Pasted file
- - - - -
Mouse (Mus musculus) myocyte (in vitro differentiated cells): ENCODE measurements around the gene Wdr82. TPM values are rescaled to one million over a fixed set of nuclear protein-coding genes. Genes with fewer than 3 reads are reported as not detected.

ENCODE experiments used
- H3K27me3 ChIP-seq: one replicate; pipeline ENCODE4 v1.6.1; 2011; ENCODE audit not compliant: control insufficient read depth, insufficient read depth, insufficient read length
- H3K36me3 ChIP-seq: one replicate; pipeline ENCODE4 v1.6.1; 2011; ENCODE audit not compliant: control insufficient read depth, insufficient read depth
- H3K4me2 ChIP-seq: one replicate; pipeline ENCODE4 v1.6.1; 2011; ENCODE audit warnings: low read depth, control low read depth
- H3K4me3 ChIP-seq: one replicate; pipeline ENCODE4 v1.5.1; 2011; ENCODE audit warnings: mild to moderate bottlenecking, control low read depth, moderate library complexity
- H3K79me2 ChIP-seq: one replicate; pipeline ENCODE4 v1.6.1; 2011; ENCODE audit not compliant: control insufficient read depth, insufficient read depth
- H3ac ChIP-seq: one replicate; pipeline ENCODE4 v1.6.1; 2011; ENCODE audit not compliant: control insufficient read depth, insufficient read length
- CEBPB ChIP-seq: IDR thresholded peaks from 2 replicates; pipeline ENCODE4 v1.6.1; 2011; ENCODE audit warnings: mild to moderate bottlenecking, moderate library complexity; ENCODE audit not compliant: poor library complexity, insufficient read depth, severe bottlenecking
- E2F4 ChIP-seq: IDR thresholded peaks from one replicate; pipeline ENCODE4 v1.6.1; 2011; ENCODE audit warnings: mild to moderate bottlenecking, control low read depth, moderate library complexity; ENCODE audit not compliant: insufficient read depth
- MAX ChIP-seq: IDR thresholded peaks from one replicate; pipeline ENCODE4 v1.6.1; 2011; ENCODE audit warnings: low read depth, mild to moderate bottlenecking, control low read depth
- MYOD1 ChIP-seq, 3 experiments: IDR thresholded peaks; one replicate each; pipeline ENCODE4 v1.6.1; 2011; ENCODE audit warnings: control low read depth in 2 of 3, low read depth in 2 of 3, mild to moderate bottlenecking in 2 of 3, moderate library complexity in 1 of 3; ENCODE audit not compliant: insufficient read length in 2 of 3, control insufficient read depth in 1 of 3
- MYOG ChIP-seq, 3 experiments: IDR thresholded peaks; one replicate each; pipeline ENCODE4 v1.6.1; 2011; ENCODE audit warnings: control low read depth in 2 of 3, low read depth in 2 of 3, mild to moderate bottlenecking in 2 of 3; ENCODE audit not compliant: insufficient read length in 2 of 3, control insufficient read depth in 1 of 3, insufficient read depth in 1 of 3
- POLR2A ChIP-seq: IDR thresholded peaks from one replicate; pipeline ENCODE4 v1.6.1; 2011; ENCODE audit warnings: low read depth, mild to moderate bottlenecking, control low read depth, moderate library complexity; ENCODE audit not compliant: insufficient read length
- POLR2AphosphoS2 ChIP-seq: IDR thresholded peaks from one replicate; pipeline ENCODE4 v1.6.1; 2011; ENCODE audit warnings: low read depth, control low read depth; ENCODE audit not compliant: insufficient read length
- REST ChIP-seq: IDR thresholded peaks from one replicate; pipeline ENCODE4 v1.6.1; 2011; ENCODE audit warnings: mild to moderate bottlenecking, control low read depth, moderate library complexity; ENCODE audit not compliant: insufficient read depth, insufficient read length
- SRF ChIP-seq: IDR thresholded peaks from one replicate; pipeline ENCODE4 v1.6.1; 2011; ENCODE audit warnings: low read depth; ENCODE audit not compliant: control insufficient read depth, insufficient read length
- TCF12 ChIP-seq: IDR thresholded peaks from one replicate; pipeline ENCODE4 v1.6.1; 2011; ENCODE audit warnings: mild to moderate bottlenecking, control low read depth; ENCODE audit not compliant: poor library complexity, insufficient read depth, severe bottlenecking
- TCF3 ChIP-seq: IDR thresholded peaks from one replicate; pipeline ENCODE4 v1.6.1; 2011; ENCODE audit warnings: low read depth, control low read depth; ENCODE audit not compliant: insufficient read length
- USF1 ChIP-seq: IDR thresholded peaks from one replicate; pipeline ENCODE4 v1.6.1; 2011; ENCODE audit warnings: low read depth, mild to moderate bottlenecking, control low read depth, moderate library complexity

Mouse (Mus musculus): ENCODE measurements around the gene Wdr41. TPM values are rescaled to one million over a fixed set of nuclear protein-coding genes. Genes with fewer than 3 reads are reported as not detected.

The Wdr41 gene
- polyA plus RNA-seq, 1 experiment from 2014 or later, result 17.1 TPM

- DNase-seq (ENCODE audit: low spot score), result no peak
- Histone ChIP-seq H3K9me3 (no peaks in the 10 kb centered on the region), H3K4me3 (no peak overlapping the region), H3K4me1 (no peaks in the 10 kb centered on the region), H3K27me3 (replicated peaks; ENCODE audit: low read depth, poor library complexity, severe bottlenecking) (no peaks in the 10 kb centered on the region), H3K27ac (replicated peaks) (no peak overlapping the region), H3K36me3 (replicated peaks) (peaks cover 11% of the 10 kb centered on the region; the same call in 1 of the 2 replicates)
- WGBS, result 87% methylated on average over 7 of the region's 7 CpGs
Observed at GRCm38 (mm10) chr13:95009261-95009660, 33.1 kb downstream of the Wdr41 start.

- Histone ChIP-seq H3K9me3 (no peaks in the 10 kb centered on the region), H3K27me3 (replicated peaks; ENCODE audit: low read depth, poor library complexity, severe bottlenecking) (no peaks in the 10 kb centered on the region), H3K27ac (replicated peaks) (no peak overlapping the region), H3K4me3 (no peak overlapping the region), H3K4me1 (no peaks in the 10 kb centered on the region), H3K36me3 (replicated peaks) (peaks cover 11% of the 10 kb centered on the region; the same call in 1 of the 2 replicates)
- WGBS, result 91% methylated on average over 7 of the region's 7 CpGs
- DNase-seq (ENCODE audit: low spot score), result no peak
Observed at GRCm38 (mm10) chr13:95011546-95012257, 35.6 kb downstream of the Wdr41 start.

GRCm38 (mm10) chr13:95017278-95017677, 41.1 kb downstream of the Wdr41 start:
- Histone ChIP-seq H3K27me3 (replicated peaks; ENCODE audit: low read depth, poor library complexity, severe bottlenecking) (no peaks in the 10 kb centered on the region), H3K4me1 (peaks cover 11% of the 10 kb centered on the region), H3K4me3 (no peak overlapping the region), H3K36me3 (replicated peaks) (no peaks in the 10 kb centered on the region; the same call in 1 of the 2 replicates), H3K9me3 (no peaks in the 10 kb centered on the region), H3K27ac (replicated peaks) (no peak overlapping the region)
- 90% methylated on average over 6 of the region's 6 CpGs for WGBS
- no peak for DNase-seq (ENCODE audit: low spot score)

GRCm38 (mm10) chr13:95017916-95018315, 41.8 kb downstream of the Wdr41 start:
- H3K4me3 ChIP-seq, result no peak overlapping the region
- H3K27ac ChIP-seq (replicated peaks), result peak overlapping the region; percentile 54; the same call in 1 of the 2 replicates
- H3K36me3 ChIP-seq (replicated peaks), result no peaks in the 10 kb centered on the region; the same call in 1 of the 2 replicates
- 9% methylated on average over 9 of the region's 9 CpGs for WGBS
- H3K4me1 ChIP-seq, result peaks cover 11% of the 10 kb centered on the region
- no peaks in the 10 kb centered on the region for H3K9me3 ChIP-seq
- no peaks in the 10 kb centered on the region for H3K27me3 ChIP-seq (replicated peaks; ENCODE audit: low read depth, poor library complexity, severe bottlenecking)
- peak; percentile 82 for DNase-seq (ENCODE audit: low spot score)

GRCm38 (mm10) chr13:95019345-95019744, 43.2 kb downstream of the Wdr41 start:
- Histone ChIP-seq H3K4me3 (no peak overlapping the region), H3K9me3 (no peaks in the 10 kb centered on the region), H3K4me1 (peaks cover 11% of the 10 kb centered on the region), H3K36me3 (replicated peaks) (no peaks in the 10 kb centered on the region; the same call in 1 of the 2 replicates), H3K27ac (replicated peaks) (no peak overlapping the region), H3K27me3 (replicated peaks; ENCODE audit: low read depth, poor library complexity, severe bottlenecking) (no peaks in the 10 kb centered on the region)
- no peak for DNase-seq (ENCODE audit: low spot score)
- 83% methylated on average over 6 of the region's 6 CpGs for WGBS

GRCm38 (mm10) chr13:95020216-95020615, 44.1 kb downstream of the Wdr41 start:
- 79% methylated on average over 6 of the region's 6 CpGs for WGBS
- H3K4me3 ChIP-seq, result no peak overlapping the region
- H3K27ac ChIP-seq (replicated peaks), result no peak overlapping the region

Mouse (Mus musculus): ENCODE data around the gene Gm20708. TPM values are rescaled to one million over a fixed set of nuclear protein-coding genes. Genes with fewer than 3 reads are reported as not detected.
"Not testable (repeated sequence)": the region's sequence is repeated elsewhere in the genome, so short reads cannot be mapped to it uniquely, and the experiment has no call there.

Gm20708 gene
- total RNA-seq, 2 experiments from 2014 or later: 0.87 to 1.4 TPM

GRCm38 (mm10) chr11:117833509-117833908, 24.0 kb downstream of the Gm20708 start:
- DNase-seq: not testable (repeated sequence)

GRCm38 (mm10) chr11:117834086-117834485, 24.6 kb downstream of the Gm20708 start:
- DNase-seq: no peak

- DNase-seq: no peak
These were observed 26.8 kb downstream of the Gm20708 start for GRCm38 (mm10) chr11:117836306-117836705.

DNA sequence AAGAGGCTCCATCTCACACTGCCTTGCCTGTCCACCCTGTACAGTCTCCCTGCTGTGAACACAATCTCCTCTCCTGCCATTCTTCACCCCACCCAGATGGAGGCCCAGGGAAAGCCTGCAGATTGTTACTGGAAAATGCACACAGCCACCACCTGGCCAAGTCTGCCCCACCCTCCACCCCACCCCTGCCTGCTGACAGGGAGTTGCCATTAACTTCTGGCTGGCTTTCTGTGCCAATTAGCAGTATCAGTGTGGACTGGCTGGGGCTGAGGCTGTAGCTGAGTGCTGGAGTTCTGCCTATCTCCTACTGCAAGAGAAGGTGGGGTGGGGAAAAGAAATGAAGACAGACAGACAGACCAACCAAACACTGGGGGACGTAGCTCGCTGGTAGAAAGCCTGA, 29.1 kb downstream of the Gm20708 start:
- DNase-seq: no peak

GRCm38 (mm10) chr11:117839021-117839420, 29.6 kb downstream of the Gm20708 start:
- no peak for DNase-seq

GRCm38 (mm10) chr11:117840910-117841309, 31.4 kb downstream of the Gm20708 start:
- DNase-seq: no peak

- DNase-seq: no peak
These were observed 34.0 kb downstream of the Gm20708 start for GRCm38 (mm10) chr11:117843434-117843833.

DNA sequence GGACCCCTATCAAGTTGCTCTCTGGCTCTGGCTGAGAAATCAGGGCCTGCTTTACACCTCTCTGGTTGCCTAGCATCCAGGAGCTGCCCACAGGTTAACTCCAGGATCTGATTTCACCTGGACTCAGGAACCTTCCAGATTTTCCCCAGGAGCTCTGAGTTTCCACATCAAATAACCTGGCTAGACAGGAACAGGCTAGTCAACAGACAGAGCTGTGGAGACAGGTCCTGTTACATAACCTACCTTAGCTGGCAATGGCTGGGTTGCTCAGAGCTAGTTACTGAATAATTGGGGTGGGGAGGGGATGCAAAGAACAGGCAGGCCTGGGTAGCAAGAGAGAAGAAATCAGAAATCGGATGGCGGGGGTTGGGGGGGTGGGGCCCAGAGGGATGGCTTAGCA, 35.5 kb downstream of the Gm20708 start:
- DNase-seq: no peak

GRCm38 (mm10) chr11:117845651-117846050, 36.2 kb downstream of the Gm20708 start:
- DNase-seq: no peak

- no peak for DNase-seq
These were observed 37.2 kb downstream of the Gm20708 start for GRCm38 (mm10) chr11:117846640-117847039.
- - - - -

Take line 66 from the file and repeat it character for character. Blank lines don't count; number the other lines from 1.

- no peak for DNase-seq